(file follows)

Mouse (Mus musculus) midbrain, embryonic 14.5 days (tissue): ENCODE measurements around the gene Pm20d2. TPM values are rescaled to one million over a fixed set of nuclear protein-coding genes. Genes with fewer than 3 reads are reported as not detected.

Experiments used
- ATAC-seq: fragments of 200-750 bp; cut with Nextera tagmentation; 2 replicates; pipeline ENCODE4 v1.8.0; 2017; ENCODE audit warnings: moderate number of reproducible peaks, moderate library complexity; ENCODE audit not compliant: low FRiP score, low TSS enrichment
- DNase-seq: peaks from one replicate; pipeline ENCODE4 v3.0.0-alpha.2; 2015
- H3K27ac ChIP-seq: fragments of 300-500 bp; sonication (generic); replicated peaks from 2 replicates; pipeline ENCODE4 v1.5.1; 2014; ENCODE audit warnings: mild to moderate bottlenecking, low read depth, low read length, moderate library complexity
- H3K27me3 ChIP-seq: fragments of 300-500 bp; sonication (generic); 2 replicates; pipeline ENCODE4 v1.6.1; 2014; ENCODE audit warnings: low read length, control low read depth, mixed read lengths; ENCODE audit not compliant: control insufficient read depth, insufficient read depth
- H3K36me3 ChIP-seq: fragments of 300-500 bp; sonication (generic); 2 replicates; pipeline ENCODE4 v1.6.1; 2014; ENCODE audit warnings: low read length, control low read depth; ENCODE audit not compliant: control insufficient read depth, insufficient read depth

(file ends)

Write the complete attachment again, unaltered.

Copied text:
Mouse (Mus musculus) midbrain, embryonic 14.5 days (tissue): ENCODE measurements around the gene Pm20d2. TPM values are rescaled to one million over a fixed set of nuclear protein-coding genes. Genes with fewer than 3 reads are reported as not detected.

Experiments used
- ATAC-seq: fragments of 200-750 bp; cut with Nextera tagmentation; 2 replicates; pipeline ENCODE4 v1.8.0; 2017; ENCODE audit warnings: moderate number of reproducible peaks, moderate library complexity; ENCODE audit not compliant: low FRiP score, low TSS enrichment
- DNase-seq: peaks from one replicate; pipeline ENCODE4 v3.0.0-alpha.2; 2015
- H3K27ac ChIP-seq: fragments of 300-500 bp; sonication (generic); replicated peaks from 2 replicates; pipeline ENCODE4 v1.5.1; 2014; ENCODE audit warnings: mild to moderate bottlenecking, low read depth, low read length, moderate library complexity
- H3K27me3 ChIP-seq: fragments of 300-500 bp; sonication (generic); 2 replicates; pipeline ENCODE4 v1.6.1; 2014; ENCODE audit warnings: low read length, control low read depth, mixed read lengths; ENCODE audit not compliant: control insufficient read depth, insufficient read depth
- H3K36me3 ChIP-seq: fragments of 300-500 bp; sonication (generic); 2 replicates; pipeline ENCODE4 v1.6.1; 2014; ENCODE audit warnings: low read length, control low read depth; ENCODE audit not compliant: control insufficient read depth, insufficient read depth